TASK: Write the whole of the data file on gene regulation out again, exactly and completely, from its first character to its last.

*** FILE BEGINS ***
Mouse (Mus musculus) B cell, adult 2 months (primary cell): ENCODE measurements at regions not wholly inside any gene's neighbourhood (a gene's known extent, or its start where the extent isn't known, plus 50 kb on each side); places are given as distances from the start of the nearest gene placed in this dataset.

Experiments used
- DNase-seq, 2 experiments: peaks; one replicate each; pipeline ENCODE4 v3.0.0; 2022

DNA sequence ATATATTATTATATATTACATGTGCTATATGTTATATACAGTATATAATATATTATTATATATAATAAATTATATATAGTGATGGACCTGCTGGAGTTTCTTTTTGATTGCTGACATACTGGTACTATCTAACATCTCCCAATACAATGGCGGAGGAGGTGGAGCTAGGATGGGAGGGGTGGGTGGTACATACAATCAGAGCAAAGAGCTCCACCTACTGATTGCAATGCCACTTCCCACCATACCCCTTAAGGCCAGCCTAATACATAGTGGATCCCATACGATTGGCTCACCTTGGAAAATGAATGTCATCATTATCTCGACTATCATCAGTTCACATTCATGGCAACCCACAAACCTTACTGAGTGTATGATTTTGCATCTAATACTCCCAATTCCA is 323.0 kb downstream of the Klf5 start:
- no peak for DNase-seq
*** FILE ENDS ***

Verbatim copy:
Mouse (Mus musculus) B cell, adult 2 months (primary cell): ENCODE measurements at regions not wholly inside any gene's neighbourhood (a gene's known extent, or its start where the extent isn't known, plus 50 kb on each side); places are given as distances from the start of the nearest gene placed in this dataset.

Experiments used
- DNase-seq, 2 experiments: peaks; one replicate each; pipeline ENCODE4 v3.0.0; 2022

DNA sequence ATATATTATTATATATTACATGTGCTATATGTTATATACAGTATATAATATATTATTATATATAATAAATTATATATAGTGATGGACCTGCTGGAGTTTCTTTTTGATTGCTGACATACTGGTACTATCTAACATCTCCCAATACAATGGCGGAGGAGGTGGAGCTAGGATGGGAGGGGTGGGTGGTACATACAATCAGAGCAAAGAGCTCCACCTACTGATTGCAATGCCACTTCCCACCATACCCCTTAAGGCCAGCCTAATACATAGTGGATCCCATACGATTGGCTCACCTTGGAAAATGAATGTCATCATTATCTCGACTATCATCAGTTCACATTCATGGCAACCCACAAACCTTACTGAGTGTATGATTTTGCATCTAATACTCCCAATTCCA is 323.0 kb downstream of the Klf5 start:
- no peak for DNase-seq